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Vision

Decrease the clinical impact of neurofibromatosis

Mission

Promote research directed toward the understanding, diagnosis, and treatment of NF1, NF2 and schwannomatosis to enhance the quality of life for persons with those diseases.

NF Accomplishments

The NFRP Accomplishments table summarizes key advances in NF1 and NF2 basic and clinical research that were supported by NFRP funding. Accomplishments are identified by year from 1996 through 2011.

NF Accomplishments (Adobe PDF file)

Neurofibromatosis (NF) includes two distinct genetic disorders of the nervous system, NF1 and NF2. These disorders usually result in tumors involving nerves anywhere in the body; however, nonnervous tissue such as bone and skin can also be affected. Together, these two genetic disorders affect more than 100,000 Americans of both genders and all ethnic groups. NF1 and NF2 are usually inherited as autosomal dominant disorders. Therefore, a parent with NF has a 50 percent chance of passing on the disorder to his or her child. However, 30 percent to 50 percent of NF1 and NF2 cases arise as a result of a spontaneous genetic change. Tumors that develop in individuals with NF can cause disfigurement, deafness, blindness, bone deformation, learning disabilities, and in some cases death. The tumors that appear in NF patients can vary significantly, even among affected individuals in the same family. Surgical intervention can provide palliative relief; however, at this time there is no cure.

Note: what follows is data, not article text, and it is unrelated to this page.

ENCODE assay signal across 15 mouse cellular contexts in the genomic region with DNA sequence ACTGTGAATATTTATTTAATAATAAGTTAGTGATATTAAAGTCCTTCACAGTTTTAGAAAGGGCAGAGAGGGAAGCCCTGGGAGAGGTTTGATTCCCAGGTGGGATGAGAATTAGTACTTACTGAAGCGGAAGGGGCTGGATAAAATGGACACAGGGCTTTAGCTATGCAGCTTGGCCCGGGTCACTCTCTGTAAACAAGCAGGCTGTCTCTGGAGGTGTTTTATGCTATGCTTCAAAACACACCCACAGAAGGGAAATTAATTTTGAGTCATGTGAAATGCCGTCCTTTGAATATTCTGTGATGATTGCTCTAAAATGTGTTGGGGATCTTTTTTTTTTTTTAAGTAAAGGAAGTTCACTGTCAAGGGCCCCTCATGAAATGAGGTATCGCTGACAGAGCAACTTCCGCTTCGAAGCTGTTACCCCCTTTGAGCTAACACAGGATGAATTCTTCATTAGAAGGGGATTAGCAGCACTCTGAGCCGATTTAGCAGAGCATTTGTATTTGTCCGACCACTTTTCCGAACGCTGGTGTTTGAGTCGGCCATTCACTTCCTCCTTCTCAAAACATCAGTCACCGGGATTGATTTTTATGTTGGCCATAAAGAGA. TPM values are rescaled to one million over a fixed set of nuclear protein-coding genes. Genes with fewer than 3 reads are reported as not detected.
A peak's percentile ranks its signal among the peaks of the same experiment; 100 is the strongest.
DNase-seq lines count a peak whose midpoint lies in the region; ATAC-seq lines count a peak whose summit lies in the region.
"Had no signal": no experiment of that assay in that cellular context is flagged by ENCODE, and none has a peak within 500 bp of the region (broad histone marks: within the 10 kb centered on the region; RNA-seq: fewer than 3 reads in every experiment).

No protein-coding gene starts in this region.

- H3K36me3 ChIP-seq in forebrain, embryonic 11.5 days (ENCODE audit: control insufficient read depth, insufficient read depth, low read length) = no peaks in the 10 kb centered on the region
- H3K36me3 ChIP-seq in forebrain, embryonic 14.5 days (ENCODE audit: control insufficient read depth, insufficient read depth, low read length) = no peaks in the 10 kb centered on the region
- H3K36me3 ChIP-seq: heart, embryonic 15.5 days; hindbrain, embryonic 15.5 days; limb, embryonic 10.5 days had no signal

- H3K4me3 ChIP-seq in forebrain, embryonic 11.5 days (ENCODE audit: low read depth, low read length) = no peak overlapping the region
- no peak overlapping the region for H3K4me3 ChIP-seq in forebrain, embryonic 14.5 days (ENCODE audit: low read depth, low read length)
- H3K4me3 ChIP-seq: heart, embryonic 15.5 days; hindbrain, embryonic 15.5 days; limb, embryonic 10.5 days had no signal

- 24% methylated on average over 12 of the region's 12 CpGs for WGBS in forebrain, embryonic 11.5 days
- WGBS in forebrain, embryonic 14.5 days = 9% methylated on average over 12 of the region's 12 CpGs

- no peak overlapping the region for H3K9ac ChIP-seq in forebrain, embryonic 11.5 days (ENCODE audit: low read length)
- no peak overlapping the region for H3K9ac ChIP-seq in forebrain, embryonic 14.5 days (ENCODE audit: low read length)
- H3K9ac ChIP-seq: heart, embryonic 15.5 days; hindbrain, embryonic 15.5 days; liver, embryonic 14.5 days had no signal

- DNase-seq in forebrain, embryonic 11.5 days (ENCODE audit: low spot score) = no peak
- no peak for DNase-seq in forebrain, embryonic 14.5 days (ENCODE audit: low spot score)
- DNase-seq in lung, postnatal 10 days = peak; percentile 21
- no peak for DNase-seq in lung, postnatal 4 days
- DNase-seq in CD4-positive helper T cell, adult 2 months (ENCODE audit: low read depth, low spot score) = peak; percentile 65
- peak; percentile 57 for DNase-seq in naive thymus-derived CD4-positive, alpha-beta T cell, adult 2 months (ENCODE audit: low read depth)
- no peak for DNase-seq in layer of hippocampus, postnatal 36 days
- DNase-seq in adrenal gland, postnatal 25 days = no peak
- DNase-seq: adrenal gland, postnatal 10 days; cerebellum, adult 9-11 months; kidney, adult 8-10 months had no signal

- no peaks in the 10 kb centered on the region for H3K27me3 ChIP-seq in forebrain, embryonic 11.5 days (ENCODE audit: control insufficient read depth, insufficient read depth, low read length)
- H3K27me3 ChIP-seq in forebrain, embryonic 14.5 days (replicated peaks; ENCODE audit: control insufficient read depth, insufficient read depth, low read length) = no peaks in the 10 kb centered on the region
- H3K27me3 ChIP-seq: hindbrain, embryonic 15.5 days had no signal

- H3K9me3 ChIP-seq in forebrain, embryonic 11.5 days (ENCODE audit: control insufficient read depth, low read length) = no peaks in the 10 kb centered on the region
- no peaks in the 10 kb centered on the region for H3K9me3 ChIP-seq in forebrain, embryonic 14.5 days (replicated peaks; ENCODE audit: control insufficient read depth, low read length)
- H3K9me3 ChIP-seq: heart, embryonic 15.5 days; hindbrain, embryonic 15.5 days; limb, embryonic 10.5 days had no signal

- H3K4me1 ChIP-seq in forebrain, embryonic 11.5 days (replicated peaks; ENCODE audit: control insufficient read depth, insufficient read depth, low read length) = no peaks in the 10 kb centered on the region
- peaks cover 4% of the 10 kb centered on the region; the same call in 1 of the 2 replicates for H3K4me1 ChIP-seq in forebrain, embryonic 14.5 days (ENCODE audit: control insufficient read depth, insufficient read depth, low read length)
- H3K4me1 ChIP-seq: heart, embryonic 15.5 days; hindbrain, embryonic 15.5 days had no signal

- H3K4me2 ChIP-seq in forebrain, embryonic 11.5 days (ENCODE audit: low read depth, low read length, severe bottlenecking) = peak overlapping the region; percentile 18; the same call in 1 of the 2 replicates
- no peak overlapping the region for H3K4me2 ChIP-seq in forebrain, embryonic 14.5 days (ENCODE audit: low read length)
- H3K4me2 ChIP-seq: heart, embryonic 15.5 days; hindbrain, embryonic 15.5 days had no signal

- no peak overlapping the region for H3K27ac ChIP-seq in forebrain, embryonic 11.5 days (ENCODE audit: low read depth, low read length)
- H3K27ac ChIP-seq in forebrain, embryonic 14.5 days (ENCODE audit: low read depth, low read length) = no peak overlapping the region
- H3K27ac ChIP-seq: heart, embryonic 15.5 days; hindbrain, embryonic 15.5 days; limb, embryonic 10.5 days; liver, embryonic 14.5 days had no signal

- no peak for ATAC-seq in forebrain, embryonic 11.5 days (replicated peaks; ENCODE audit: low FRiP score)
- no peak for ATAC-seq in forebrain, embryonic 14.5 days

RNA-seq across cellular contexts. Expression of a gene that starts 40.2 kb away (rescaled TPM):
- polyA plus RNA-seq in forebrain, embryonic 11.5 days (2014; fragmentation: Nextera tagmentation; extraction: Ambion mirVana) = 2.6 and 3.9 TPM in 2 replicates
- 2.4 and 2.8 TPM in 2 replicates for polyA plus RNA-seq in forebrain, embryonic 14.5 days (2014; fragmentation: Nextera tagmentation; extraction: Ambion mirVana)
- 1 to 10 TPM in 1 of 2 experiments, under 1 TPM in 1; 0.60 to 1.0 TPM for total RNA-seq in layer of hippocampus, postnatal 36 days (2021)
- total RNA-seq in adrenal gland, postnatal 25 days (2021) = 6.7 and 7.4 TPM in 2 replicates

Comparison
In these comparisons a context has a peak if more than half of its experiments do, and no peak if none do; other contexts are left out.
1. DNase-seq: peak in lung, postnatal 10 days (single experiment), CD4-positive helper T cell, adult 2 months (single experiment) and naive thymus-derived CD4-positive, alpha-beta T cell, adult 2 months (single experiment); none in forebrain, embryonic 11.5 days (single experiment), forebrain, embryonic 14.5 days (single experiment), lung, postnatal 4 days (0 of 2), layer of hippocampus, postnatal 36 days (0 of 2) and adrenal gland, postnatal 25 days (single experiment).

Congressional Appropriations

Congressional Appropriations

  • $257.85 million FY96-13
  • $15 million FY14
Funding Summary

Funding Summary



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